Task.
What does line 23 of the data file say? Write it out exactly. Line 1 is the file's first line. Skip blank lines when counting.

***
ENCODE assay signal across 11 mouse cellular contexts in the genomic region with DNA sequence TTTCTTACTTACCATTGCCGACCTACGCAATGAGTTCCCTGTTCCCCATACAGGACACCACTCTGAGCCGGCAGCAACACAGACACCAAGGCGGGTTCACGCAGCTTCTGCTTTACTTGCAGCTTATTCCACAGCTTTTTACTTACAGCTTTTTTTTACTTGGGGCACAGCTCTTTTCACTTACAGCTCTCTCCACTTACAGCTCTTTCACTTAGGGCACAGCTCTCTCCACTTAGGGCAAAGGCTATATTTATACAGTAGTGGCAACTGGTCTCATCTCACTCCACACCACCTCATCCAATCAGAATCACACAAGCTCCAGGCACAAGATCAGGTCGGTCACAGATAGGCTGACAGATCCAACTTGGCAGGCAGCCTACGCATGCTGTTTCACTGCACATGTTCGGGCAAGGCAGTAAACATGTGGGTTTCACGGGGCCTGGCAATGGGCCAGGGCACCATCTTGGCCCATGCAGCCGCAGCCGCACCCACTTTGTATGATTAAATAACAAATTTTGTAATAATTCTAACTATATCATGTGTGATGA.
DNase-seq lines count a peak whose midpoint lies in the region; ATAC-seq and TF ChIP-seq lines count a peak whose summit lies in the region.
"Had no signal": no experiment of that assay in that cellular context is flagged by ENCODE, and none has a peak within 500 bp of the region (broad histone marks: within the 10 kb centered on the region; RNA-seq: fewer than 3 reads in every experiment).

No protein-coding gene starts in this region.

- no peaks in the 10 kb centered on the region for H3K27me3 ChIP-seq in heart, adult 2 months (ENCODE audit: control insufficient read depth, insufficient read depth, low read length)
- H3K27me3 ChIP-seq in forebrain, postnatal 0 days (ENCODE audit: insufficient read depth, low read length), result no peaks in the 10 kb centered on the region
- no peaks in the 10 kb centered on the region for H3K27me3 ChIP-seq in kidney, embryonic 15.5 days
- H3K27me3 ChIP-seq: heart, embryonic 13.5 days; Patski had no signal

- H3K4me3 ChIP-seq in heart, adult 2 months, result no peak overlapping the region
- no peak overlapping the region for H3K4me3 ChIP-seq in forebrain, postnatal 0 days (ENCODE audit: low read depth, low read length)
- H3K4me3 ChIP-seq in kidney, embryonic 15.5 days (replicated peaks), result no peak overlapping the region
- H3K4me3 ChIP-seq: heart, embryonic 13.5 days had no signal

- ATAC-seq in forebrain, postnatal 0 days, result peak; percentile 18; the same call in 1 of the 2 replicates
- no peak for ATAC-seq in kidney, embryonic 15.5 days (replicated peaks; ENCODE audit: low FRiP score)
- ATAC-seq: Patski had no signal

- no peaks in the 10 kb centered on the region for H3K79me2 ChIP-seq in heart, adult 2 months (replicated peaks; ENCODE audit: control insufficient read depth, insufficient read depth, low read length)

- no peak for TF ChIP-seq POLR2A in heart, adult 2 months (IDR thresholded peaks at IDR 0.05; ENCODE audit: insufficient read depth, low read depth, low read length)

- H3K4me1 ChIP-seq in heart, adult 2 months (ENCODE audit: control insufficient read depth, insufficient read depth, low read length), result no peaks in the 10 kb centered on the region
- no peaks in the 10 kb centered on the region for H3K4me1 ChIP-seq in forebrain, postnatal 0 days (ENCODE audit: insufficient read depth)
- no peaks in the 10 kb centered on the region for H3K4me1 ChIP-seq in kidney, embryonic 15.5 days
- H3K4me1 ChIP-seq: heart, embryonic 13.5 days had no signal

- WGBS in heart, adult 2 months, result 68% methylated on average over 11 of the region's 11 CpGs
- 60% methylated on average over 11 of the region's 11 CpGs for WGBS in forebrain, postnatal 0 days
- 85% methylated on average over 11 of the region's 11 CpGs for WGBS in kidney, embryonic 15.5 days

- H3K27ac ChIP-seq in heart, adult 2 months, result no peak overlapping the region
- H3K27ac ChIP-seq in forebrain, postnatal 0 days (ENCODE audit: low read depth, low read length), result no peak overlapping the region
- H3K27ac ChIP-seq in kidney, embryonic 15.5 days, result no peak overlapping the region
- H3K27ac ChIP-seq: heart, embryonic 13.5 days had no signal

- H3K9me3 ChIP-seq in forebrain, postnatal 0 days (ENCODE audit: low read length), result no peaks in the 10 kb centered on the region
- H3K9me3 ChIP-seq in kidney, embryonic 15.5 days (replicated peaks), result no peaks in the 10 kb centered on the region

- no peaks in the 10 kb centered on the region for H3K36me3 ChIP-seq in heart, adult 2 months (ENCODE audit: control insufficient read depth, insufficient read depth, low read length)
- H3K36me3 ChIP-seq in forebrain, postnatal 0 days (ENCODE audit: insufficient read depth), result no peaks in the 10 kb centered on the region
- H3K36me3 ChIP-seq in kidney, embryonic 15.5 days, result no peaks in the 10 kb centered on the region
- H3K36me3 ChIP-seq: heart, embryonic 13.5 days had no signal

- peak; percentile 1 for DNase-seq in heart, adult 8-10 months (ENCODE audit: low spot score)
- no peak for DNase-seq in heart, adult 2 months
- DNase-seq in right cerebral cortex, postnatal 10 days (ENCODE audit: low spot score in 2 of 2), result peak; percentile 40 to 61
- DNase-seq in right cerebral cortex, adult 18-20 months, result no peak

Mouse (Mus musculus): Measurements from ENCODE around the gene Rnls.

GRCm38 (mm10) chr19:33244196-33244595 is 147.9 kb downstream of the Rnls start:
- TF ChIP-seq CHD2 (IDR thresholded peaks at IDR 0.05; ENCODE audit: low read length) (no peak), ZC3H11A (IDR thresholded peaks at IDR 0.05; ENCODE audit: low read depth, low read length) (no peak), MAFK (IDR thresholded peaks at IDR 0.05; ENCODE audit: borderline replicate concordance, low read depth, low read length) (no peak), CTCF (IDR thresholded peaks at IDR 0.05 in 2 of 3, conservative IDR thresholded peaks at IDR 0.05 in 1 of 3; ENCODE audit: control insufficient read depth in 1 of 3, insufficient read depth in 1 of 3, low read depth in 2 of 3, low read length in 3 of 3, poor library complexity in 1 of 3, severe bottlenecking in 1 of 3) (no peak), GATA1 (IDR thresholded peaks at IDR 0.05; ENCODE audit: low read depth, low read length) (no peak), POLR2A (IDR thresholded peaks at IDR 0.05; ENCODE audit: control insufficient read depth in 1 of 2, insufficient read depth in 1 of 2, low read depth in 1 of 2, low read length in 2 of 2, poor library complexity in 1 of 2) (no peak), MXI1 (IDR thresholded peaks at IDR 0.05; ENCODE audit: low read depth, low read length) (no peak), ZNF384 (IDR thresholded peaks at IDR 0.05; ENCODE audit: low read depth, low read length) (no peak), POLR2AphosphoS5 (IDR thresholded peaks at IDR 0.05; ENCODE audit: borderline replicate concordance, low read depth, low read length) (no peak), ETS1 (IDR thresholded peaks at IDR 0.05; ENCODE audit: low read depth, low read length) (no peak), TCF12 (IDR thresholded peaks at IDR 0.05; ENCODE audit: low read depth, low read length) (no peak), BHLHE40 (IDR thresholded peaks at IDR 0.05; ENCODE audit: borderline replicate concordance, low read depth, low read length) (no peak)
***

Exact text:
- 60% methylated on average over 11 of the region's 11 CpGs for WGBS in forebrain, postnatal 0 days